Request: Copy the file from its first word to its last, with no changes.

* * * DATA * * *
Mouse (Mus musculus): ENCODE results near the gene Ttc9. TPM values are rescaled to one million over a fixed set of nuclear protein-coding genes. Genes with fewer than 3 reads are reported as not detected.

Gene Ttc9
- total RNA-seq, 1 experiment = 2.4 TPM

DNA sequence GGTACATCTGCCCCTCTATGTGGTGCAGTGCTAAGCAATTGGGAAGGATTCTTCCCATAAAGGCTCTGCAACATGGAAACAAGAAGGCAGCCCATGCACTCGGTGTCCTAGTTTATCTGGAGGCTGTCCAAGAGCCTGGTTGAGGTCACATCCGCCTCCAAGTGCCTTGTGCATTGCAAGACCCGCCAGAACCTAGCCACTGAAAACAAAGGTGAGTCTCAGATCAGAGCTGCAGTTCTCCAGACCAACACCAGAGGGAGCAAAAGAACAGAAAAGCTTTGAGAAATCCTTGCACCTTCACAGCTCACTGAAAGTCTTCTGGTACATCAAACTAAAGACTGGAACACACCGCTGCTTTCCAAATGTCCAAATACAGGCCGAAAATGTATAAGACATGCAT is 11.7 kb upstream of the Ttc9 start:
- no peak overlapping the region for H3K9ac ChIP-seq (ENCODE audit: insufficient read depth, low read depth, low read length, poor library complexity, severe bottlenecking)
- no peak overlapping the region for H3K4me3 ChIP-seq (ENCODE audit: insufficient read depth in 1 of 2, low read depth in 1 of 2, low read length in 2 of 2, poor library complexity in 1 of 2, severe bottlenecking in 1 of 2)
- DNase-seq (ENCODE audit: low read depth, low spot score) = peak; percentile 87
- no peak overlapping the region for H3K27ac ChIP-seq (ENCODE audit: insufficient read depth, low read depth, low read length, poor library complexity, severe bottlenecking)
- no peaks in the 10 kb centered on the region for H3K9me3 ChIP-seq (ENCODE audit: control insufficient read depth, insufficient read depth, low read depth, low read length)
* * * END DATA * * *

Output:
Mouse (Mus musculus): ENCODE results near the gene Ttc9. TPM values are rescaled to one million over a fixed set of nuclear protein-coding genes. Genes with fewer than 3 reads are reported as not detected.

Gene Ttc9
- total RNA-seq, 1 experiment = 2.4 TPM

DNA sequence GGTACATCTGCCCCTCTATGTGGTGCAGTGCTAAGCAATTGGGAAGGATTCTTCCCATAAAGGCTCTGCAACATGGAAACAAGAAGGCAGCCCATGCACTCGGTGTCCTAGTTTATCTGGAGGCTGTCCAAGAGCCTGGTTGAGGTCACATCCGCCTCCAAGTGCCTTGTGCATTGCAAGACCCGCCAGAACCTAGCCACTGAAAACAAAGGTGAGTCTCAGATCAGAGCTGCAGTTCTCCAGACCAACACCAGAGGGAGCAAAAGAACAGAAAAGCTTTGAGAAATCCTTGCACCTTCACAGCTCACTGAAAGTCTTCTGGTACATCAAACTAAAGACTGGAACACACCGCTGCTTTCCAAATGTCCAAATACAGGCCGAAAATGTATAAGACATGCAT is 11.7 kb upstream of the Ttc9 start:
- no peak overlapping the region for H3K9ac ChIP-seq (ENCODE audit: insufficient read depth, low read depth, low read length, poor library complexity, severe bottlenecking)
- no peak overlapping the region for H3K4me3 ChIP-seq (ENCODE audit: insufficient read depth in 1 of 2, low read depth in 1 of 2, low read length in 2 of 2, poor library complexity in 1 of 2, severe bottlenecking in 1 of 2)
- DNase-seq (ENCODE audit: low read depth, low spot score) = peak; percentile 87
- no peak overlapping the region for H3K27ac ChIP-seq (ENCODE audit: insufficient read depth, low read depth, low read length, poor library complexity, severe bottlenecking)
- no peaks in the 10 kb centered on the region for H3K9me3 ChIP-seq (ENCODE audit: control insufficient read depth, insufficient read depth, low read depth, low read length)